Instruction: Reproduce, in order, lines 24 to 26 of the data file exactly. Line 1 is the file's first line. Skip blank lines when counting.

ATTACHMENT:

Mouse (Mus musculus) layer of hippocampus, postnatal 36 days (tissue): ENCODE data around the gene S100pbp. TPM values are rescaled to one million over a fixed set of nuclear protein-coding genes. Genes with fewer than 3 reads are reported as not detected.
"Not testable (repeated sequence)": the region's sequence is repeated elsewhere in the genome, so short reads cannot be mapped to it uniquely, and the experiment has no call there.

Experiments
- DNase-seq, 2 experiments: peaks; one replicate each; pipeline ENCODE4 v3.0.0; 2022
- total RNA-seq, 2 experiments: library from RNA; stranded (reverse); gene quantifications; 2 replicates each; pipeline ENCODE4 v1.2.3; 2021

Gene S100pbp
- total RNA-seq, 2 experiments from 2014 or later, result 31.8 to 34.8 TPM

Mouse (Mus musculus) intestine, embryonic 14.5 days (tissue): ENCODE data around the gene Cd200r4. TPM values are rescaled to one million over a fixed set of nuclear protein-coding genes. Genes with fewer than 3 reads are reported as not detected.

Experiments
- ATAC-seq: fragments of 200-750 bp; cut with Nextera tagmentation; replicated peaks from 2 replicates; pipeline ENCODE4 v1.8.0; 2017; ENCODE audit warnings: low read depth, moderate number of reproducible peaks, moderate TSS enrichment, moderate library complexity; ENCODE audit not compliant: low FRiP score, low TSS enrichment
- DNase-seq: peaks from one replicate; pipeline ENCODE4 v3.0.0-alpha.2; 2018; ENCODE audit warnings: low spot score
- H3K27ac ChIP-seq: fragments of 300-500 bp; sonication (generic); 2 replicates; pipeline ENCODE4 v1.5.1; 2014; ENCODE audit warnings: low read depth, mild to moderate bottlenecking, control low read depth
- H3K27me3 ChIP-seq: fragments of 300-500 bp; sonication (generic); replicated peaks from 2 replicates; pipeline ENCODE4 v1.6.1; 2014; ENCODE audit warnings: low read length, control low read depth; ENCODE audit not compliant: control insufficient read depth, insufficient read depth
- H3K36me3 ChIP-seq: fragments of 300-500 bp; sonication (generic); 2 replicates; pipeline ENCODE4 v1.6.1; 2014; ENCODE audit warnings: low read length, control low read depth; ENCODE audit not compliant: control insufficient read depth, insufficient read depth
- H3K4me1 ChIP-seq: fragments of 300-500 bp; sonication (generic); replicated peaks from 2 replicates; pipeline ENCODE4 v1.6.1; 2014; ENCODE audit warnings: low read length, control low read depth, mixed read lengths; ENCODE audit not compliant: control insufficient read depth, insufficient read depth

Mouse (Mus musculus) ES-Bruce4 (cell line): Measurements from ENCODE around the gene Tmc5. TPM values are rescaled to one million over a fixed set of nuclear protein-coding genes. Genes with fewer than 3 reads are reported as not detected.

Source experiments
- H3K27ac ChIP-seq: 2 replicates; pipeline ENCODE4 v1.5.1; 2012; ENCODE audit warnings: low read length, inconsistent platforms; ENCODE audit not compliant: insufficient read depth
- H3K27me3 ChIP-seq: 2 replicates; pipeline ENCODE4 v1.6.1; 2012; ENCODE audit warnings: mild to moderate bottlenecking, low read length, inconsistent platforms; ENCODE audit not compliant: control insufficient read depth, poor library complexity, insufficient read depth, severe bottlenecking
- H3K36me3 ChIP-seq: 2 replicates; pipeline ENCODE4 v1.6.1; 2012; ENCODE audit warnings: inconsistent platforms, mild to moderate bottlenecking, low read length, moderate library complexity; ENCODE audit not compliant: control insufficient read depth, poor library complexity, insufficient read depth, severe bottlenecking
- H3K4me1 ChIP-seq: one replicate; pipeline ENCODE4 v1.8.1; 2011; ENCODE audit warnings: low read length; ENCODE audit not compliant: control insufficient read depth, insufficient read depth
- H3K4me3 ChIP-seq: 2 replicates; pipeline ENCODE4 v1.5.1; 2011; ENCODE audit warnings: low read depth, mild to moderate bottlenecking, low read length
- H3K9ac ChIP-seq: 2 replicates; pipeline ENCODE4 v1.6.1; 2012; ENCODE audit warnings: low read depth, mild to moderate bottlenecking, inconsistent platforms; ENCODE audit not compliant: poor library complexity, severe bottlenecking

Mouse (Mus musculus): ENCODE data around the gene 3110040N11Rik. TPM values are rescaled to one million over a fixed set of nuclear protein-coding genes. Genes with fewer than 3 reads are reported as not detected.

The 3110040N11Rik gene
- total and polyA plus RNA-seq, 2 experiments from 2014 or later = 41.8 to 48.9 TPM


Mouse (Mus musculus): ENCODE data around the gene 3110040N11Rik. TPM values are rescaled to one million over a fixed set of nuclear protein-coding genes. Genes with fewer than 3 reads are reported as not detected.

The 3110040N11Rik gene
- total and polyA plus RNA-seq, 2 experiments from 2014 or later = 41.8 to 48.9 TPM